Britons' take-up of Isas has fallen year-on-year, with both adult and junior Isas witnessing a decline, according to figures from HM Revenue & Customs.
Earlier today (June 8), HMRC published its Annual Savings Statistics report, which showed approximately 12mn adult Isa accounts were subscribed to in the 2020-21 tax year, down from 13mn in 2019-20.
The number of cash Isas subscriptions fell by 1.6mn compared to 2019-20, while the 940,000 junior Isas were subscribed to in the same period, the ninth full financial year since the scheme was launched, down from 1mn in 2019-20.
According to chartered wealth manager David Robinson, co-founder of Wildcat Law: "Less money is going into the family pot, reflected by lower levels of Jisa and cash Isa savings.
"As more and more families struggle to pay their daily bills, one of the first things to go is savings, and it appears that yet again the real losers from the economic downturn will be children, with Jisa subscriptions down by roughly 6 per cent."
The chart (below) indicates that approximately £72bn was subscribed to adult ISAs in 2020-21, a decrease of £2.4bn on the previous tax year.
He warned the UK could expect this trend to continue as the cost of living crisis bites this year, adding: "In the longer term, this will put increased pressure on those from less wealthy backgrounds looking to attend university.
"Those that are still saving are taking a punt with their savings as stocks and shares Isa savings have increased, while cash savings are significantly down."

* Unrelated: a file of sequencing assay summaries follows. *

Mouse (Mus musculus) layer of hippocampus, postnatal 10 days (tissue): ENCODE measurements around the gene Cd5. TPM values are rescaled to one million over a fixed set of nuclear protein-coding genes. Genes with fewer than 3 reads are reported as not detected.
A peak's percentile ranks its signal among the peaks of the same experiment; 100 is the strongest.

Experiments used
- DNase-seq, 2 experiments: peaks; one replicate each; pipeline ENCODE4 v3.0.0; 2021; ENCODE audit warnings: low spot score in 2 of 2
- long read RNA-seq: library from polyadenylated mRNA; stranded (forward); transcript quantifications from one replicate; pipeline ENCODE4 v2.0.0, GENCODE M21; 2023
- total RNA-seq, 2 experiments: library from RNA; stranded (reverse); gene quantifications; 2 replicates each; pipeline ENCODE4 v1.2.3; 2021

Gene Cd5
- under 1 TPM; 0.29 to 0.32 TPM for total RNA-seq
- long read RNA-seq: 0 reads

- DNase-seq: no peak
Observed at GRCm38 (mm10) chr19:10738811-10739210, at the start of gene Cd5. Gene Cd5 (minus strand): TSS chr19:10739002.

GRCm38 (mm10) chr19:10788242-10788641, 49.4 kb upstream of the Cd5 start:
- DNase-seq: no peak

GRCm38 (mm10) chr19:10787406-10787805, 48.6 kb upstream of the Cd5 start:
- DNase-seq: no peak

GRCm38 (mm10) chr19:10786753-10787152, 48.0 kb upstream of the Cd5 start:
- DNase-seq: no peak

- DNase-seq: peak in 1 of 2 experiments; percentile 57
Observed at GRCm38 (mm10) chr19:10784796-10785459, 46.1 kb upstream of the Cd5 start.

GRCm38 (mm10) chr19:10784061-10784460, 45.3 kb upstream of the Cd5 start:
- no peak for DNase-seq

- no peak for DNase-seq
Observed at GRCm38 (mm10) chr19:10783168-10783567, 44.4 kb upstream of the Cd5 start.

His comments on stocks and shares Isas highlighted the outlier when it came to Isa subscriptions over the past tax year. While cash Isas were on the ebb, investment Isas saw steady growth.
Stocks-and-shares Isas on the rise
According to HMRC figures, the share of accounts subscribed to in cash has fallen to 66 per cent of accounts, compared to 75 per cent in 2019-20.
The number of people subscribing to stocks-and-shares Isas increased by around 860,000.
The amounts subscribed to stocks and shares Isa has increased by £10bn since 2019-20.
Amid concerns about eye-watering inflation levels, which the Bank of England has previously warned could hit 9 per cent to 10 per cent CPI growth this year, the rising interest in stocks and shares Isas is to be welcomed.
Joshua Gerstler, chartered financial planner at Borehamwood-based The Orchard Practice, said: "It's great to see the amounts people are putting into cash Isas has decreased, with people realising that investing in a stocks-and-shares Isa is a much better way to grow and maintain their wealth.
"Investing and saving were at a high during the pandemic and as people have returned back to normal life, their discretionary spending has increased and therefore the amount invested and saved has decreased.
"The sensible ones have maintained their monthly or annual contributions and will reap the benefits for many years."